Body mass index


Polymerase chain reaction


Total cholesterol


High-density lipoprotein cholesterol


Low-density lipoprotein cholesterol




Glycosylated haemoglobin


C – reactive protein




Millimoles per litre


Millimetres mercury


Milligrams per decilitre


Minnesota leisure time physical activity questionnaire


Tecumseh occupational physical activity questionnaire


Metabolic equivalent minutes per day


Kilograms per metre squared


Food frequency questionnaire


Basal metabolic rate.


  1. Howlader N, Noone AM, Krapcho M, Neyman N, Aminou R, Waldron W, Altekruse SF, Kosary CL, Ruhl J, Tatalovich Z: SEER Cancer Statistics Review, 1975-2009 (Vintage 2009 Populations). 1975, Bethesda, MD: National Cancer Institute,, based on November 2011 SEER data submission, posted to the SEER web site, April 2012, -2009 (Vintage 2009 Populations)

    Google Scholar 

  2. King MC, Marks JH, Mandell JB: Breast and ovarian cancer risks due to inherited mutations in BRCA1 and BRCA2. Science. 2003, 302 (5645): 643-646. 10.1126/science.1088759.

    Article  CAS  PubMed  Google Scholar 

  3. Nkondjock A, Ghadirian P: Epidemiology of breast cancer among BRCA mutation carriers: an overview. Cancer Lett. 2004, 205 (1): 1-8. 10.1016/j.canlet.2003.10.005.

    Article  CAS  PubMed  Google Scholar 

  4. Pruthi S, Gostout BS, Lindor NM: Identification and Management of Women With BRCA Mutations or Hereditary Predisposition for Breast and Ovarian Cancer. Mayo Clin Proc. 2010, 85 (12): 1111-1120. 10.4065/mcp.2010.0414.

    Article  PubMed  PubMed Central  Google Scholar 

  5. Milne RL, Osorio A, Cajal TR, Vega A, Llort G, de la Hoya M, Diez O, Alonso MC, Lazaro C, Blanco I: The average cumulative risks of breast and ovarian cancer for carriers of mutations in BRCA1 and BRCA2 attending genetic counseling units in Spain. Clin Cancer Res. 2008, 14 (9): 2861-2869. 10.1158/1078-0432.CCR-07-4436.

    Article  CAS  PubMed  Google Scholar 

  6. Tryggvadottir L, Sigvaldason H, Olafsdottir GH, Jonasson JG, Jonsson T, Tulinius H, Eyfjord JE: Population-based study of changing breast cancer risk in Icelandic BRCA2 mutation carriers, 1920-2000. J Natl Cancer Inst. 2006, 98 (2): 116-122. 10.1093/jnci/djj012.

    Article  CAS  PubMed  Google Scholar 

  7. World Cancer Research Fund / American Institute for Cancer Research: Food, Nutrition, Physical Activity, and the Prevention of Cancer: a Global Perspective. 2007, Washington, DC: AICR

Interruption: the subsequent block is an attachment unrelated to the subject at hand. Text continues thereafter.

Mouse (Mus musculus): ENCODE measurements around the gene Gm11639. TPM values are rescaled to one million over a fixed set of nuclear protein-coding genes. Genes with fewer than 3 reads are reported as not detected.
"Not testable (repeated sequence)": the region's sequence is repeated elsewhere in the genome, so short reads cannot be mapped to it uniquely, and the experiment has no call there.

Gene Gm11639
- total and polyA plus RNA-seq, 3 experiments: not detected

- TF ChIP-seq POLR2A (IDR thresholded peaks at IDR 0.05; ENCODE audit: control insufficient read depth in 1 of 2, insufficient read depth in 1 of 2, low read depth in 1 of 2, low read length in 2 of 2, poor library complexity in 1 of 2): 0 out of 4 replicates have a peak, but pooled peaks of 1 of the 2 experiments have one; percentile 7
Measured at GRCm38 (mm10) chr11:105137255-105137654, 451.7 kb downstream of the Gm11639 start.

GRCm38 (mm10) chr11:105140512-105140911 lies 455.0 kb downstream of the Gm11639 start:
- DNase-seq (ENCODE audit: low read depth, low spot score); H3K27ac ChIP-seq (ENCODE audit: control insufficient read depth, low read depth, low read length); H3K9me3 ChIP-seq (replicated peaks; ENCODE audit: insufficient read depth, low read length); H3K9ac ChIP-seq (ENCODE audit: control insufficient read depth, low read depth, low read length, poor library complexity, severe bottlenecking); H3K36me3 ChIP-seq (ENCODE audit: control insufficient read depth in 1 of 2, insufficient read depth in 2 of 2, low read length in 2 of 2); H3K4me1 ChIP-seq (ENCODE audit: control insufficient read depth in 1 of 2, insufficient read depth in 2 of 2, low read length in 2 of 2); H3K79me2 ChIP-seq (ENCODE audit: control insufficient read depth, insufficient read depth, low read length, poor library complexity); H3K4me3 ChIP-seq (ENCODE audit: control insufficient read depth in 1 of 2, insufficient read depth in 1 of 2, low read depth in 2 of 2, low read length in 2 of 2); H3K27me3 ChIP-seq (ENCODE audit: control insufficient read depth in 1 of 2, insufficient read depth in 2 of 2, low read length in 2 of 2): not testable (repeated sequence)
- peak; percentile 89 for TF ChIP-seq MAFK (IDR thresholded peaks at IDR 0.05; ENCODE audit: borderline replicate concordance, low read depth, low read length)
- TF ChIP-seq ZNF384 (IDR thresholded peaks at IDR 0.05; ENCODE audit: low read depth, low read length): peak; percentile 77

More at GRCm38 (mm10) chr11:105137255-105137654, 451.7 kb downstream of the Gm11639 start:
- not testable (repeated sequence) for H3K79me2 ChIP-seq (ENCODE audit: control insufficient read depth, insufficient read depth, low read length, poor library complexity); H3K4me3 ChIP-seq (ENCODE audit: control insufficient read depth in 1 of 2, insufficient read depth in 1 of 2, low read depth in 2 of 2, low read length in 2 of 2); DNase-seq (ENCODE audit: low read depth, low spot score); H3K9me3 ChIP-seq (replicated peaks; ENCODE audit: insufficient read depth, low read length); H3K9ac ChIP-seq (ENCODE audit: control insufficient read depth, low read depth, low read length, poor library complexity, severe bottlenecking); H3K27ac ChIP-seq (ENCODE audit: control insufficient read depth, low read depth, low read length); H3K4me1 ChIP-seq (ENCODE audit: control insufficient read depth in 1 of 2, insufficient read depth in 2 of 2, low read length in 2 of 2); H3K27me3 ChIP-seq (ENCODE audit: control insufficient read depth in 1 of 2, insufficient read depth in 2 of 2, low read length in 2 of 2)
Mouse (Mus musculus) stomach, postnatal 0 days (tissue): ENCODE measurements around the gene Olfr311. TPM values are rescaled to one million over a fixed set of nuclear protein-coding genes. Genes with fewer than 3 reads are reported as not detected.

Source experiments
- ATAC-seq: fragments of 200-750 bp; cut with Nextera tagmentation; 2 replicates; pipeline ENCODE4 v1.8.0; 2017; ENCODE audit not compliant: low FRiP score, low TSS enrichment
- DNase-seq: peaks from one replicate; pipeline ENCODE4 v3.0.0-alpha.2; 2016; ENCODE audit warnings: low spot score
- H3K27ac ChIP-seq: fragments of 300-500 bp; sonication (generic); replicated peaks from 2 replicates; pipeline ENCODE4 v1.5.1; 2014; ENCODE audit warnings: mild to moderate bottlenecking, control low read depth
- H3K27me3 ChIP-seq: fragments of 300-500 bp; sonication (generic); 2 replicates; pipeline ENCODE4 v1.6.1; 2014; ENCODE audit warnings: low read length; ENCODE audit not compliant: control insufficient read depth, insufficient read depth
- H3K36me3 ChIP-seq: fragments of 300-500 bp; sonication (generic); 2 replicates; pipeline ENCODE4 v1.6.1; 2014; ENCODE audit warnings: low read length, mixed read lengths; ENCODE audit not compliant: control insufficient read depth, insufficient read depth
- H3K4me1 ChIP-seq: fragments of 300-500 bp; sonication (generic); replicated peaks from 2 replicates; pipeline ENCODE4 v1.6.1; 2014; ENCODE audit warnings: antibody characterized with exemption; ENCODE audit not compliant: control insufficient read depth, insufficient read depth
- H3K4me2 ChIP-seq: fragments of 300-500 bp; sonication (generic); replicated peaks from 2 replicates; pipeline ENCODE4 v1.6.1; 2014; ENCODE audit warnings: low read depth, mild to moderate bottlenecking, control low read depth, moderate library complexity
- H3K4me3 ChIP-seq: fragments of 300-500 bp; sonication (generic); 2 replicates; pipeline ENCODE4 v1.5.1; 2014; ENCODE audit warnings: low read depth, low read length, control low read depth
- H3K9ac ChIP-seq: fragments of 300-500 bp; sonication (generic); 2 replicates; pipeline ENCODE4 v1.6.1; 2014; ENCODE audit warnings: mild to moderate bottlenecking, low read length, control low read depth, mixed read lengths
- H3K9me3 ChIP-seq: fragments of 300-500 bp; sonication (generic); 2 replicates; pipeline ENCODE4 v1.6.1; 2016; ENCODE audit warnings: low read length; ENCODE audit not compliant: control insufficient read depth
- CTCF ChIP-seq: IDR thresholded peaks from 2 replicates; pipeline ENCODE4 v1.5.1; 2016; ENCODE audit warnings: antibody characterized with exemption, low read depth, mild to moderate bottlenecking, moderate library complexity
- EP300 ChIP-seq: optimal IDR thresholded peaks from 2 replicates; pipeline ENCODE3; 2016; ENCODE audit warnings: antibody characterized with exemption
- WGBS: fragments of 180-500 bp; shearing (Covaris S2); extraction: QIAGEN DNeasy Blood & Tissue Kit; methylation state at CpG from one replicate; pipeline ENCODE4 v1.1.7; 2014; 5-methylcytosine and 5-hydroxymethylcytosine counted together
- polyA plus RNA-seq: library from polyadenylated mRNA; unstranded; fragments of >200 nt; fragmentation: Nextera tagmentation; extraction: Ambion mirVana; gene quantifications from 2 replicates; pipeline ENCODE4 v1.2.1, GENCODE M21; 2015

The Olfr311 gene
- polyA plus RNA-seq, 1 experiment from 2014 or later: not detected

Google Scholar 

  8. Harvie M, Hooper L, Howell AH: Central obesity and breast cancer risk: a systematic review. Obes Rev. 2003, 4 (3): 157-173. 10.1046/j.1467-789X.2003.00108.x.

    Article  CAS  PubMed  Google Scholar 

  9. Pichard C, Plu-Bureau G, Neves ECM, Gompel A: Insulin resistance, obesity and breast cancer risk. Maturitas. 2008, 60 (1): 19-30. 10.1016/j.maturitas.2008.03.002.

    Article  CAS  PubMed  Google Scholar 

  10. Lynch BM, Neilson HK, Friedenreich CM: Physical activity and breast cancer prevention. Recent Results Cancer Res. 2011, 186: 13-42.

    Article  PubMed  Google Scholar 

  11. Bjorge T, Lukanova A, Jonsson H, Tretli S, Ulmer H, Manjer J, Stocks T, Selmer R, Nagel G, Almquist M: Metabolic syndrome and breast cancer in the me-can (metabolic syndrome and cancer) project. Cancer Epidemiol Biomarkers Prev. 2010, 19 (7): 1737-1745. 10.1158/1055-9965.EPI-10-0230.

    Article  PubMed  Google Scholar 

  12. Muti P, Quattrin T, Grant BJ, Krogh V, Micheli A, Schunemann HJ, Ram M, Freudenheim JL, Sieri S, Trevisan M: Fasting glucose is a risk factor for breast cancer: a prospective study. Cancer Epidemiol Biomarkers Prev. 2002, 11 (11): 1361-1368.

    CAS  PubMed  Google Scholar 

  13. Del Giudice ME, Fantus IG, Ezzat S, McKeown-Eyssen G, Page D, Goodwin PJ: Insulin and related factors in premenopausal breast cancer risk. Breast Cancer Res Treat. 1998, 47 (2): 111-120. 10.1023/A:1005831013718.

    Article  CAS  PubMed  Google Scholar 

  14. Gunter MJ, Hoover DR, Yu H, Wassertheil-Smoller S, Rohan TE, Manson JE, Li J, Ho GY, Xue X, Anderson GL: Insulin, insulin-like growth factor-I, and risk of breast cancer in postmenopausal women. J Natl Cancer Inst. 2009, 101 (1): 48-60.

    Article  CAS  PubMed  PubMed Central  Google Scholar 

  15. Rose DP, Komninou D, Stephenson GD: Obesity, adipocytokines, and insulin resistance in breast cancer. Obes Rev. 2004, 5 (3): 153-165. 10.1111/j.1467-789X.2004.00142.x.

    Article  CAS  PubMed  Google Scholar 

  16. Neilson HK, Friedenreich CM, Brockton NT, Millikan RC: Physical activity and postmenopausal breast cancer: proposed biologic mechanisms and areas for future research. Cancer Epidemiol Biomarkers Prev. 2009, 18 (1): 11-27. 10.1158/1055-9965.EPI-08-0756.

    Article  CAS  PubMed  Google Scholar 

  17. Ballard-Barbash R, Friedenreich CM, Courneya KS, Siddiqi SM, McTiernan A, Alfano CM: Physical activity, biomarkers, and disease outcomes in cancer survivors: a systematic review. J Natl Cancer Inst. 2012, 104 (11): 815-840. 10.1093/jnci/djs207.

    Article  PubMed  PubMed Central  Google Scholar 

  18. Kotsopoulos J, Olopado OI, Ghadirian P, Lubinski J, Lynch HT, Isaacs C, Weber B, Kim-Sing C, Ainsworth P, Foulkes WD: Changes in body weight and the risk of breast cancer in BRCA1 and BRCA2 mutation carriers. Breast Cancer Res. 2005, 7 (5): R833-843. 10.1186/bcr1293.

    Article  CAS  PubMed  PubMed Central  Google Scholar 

  19. Manders P, Pijpe A, Hooning MJ, Kluijt I, Vasen HF, Hoogerbrugge N, van Asperen CJ, Meijers-Heijboer H, Ausems MG, van Os TA: Body weight and risk of breast cancer in BRCA1/2 mutation carriers. Breast Cancer Res Treat. 2011, 126 (1): 193-202. 10.1007/s10549-010-1120-8.

    Article  CAS  PubMed  Google Scholar 

  20. Nkondjock A, Robidoux A, Paredes Y, Narod SA, Ghadirian P: Diet, lifestyle and BRCA-related breast cancer risk among French-Canadians. Breast Cancer Res Treat. 2006, 98 (3): 285-294. 10.1007/s10549-006-9161-8.